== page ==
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HOMEOWNERS who fall behind in their mortgage payments will benefit from a revised Code of Conduct for Mortgage Arrears just published by the Central Bank.

The code sets out the requirements for lenders dealing with people whose mortgage payments have fallen behind and provides strong consumer protection to ensure they are treated in a fair and transparent manner by the lender.

It clarifies when a borrower is considered to be cooperating with the lender and insists that lenders must give warning letters of at least 20 business days' notice.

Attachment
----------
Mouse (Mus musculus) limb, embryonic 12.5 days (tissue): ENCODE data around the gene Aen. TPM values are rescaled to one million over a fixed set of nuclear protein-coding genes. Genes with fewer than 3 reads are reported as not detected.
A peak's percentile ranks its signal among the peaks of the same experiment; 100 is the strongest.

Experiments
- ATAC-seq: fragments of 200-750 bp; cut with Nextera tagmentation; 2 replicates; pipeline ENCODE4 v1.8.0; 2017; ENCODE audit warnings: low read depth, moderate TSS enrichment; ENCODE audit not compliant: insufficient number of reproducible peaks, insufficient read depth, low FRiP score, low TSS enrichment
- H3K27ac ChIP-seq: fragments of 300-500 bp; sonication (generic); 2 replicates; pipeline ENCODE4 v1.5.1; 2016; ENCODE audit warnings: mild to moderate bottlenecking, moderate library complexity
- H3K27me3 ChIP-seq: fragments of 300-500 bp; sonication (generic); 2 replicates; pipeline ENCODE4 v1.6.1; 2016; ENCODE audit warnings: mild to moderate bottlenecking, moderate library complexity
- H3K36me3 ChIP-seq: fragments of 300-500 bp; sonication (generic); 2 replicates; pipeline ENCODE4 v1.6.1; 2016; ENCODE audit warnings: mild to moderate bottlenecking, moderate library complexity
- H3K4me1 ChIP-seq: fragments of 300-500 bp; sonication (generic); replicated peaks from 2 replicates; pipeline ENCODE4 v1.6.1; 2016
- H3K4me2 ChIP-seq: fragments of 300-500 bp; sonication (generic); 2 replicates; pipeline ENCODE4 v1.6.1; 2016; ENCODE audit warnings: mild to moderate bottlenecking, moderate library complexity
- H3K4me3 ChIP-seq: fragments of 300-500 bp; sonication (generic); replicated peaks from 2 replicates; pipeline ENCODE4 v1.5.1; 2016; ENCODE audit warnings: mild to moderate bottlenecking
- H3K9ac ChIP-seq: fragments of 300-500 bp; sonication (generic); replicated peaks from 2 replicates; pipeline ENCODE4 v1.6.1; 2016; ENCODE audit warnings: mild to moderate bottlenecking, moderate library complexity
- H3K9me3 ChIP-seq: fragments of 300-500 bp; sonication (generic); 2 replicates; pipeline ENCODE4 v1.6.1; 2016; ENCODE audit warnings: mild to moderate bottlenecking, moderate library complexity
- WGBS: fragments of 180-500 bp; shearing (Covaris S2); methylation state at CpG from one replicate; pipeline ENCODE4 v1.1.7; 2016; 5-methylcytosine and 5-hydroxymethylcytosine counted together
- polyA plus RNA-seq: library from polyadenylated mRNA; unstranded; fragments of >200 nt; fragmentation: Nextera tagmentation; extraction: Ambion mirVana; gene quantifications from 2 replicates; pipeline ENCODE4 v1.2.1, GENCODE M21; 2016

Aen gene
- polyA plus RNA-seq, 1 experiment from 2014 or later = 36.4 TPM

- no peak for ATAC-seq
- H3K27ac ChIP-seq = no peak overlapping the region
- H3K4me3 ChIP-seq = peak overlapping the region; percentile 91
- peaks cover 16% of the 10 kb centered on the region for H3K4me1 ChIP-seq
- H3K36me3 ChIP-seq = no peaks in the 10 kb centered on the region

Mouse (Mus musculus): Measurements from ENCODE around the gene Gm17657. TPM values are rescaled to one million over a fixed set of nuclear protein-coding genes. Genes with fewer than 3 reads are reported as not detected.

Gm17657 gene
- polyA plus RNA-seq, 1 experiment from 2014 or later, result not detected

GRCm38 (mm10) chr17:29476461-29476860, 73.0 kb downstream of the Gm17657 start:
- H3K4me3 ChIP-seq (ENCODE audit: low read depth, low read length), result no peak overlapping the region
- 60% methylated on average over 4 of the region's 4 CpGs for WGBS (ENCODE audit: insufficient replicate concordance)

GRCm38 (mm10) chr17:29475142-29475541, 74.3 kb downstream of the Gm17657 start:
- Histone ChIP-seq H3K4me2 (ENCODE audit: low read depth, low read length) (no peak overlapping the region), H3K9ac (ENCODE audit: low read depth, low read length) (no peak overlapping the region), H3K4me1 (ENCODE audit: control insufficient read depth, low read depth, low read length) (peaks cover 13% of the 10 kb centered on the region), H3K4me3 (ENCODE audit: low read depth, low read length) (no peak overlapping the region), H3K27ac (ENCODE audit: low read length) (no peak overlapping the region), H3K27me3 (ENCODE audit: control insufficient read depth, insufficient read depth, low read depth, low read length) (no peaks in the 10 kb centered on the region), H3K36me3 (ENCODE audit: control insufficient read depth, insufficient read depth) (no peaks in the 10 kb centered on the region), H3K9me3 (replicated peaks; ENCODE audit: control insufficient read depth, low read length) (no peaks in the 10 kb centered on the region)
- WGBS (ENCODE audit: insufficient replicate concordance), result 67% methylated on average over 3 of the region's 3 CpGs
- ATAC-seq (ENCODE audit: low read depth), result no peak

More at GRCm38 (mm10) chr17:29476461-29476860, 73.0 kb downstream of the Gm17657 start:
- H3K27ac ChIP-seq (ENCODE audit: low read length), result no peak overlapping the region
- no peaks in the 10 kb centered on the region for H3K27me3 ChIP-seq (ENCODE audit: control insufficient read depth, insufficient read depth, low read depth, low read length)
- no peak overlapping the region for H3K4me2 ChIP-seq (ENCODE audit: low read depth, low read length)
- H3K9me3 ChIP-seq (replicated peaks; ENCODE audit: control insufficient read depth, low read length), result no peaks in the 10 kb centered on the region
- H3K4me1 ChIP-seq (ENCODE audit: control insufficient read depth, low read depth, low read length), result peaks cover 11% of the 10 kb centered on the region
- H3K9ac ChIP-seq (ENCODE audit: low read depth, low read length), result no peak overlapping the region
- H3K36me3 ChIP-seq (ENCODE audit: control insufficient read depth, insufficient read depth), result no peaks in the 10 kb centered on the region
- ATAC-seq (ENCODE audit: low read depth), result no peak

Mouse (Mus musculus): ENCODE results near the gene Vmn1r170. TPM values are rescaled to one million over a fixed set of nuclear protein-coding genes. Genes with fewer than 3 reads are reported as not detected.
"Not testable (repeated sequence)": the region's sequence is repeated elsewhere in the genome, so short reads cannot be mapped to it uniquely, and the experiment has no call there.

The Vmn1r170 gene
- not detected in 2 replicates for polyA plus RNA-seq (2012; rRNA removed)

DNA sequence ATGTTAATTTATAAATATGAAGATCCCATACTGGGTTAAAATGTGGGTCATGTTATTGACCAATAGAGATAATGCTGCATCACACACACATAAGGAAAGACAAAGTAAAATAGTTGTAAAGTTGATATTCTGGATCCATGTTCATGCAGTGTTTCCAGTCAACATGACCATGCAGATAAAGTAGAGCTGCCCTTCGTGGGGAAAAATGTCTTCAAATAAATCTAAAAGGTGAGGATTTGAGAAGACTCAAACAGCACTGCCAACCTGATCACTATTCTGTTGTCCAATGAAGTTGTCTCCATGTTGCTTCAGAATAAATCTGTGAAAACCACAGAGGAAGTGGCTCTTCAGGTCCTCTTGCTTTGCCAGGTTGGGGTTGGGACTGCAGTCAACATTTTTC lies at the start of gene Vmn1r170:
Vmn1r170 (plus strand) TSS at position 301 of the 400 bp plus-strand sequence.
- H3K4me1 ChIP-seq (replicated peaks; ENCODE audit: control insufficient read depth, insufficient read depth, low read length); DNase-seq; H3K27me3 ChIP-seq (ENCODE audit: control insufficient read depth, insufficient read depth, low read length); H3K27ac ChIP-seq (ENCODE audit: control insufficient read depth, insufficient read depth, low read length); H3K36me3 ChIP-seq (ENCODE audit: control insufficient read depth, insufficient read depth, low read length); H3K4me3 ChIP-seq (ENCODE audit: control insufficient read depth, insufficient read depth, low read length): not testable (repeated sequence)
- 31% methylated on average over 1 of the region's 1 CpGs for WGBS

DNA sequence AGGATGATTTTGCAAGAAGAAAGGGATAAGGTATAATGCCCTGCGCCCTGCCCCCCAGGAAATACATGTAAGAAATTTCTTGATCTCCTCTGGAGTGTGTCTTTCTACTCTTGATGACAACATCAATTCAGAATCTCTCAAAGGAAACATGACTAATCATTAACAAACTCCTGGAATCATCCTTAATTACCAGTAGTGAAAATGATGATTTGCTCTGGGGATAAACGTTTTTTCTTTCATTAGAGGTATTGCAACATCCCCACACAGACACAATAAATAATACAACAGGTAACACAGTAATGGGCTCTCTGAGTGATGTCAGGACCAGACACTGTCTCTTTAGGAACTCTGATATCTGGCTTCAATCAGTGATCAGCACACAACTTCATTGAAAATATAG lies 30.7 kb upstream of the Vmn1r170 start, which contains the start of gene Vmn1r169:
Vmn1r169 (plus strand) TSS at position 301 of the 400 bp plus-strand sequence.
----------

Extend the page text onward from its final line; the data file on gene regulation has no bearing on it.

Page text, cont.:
Lenders must also have a board-approved communications policy to protect mortgage holders against unnecessarily frequent contacts and harassment.

They must provide a Standard Financial Statement at the earliest opportunity and help borrowers to complete it, while offering a temporary arrangement to stop the arrears from deepening while the SFS is being completed.

Taking away a tracker rate must be only a last resort, in cases where the only alternative option is repossession.

Cooperating borrowers must be given at least eight months from the date that arrears first arise before the lenders can initiate legal action.